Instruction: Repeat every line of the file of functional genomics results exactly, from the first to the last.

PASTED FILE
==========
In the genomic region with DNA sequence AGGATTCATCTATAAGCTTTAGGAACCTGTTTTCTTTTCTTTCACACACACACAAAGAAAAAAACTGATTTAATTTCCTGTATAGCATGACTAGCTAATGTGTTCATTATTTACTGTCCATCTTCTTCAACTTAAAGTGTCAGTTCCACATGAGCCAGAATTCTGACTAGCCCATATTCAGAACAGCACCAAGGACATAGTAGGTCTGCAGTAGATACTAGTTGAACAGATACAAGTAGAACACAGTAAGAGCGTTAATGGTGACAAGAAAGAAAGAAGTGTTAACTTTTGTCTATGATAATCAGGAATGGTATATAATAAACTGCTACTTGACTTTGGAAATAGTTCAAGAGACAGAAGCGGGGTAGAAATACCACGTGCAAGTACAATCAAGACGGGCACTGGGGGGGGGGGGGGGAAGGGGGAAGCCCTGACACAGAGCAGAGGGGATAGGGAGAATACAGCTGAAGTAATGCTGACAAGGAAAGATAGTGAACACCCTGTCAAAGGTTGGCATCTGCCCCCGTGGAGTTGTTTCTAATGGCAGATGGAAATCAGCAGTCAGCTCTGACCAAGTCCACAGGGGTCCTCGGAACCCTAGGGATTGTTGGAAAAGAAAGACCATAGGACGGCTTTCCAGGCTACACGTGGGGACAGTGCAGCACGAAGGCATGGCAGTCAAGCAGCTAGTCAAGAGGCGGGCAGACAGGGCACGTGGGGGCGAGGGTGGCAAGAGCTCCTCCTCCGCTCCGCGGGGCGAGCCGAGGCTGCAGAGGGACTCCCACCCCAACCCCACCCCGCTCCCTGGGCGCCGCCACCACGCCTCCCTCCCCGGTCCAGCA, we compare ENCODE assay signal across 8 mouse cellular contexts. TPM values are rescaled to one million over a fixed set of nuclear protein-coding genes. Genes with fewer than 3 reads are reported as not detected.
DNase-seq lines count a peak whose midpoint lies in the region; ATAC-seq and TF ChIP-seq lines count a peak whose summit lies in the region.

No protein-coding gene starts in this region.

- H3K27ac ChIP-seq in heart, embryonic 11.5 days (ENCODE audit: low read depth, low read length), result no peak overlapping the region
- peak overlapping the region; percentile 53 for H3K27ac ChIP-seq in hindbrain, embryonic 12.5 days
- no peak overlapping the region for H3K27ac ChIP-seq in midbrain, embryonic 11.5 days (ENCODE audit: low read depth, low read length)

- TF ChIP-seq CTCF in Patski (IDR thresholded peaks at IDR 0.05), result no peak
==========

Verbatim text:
In the genomic region with DNA sequence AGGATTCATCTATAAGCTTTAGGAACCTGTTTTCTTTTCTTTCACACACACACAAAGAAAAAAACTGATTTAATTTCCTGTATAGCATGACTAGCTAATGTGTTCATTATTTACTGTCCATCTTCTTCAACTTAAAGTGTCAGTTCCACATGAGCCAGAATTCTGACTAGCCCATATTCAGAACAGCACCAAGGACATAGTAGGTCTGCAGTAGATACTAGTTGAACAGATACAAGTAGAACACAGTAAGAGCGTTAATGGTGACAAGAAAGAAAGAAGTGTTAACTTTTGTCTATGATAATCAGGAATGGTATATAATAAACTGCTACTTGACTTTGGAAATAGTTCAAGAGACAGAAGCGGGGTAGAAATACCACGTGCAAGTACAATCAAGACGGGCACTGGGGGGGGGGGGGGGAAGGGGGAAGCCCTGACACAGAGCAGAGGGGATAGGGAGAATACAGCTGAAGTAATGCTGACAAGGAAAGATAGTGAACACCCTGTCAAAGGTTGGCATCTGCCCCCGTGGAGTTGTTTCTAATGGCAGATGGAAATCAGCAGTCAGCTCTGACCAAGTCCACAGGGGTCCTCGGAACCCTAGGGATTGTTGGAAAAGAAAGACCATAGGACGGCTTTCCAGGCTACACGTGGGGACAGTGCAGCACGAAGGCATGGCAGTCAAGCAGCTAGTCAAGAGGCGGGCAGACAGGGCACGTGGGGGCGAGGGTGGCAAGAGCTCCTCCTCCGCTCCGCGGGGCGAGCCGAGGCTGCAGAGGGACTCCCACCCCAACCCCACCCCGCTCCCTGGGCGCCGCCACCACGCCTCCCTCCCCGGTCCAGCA, we compare ENCODE assay signal across 8 mouse cellular contexts. TPM values are rescaled to one million over a fixed set of nuclear protein-coding genes. Genes with fewer than 3 reads are reported as not detected.
DNase-seq lines count a peak whose midpoint lies in the region; ATAC-seq and TF ChIP-seq lines count a peak whose summit lies in the region.

No protein-coding gene starts in this region.

- H3K27ac ChIP-seq in heart, embryonic 11.5 days (ENCODE audit: low read depth, low read length), result no peak overlapping the region
- peak overlapping the region; percentile 53 for H3K27ac ChIP-seq in hindbrain, embryonic 12.5 days
- no peak overlapping the region for H3K27ac ChIP-seq in midbrain, embryonic 11.5 days (ENCODE audit: low read depth, low read length)

- TF ChIP-seq CTCF in Patski (IDR thresholded peaks at IDR 0.05), result no peak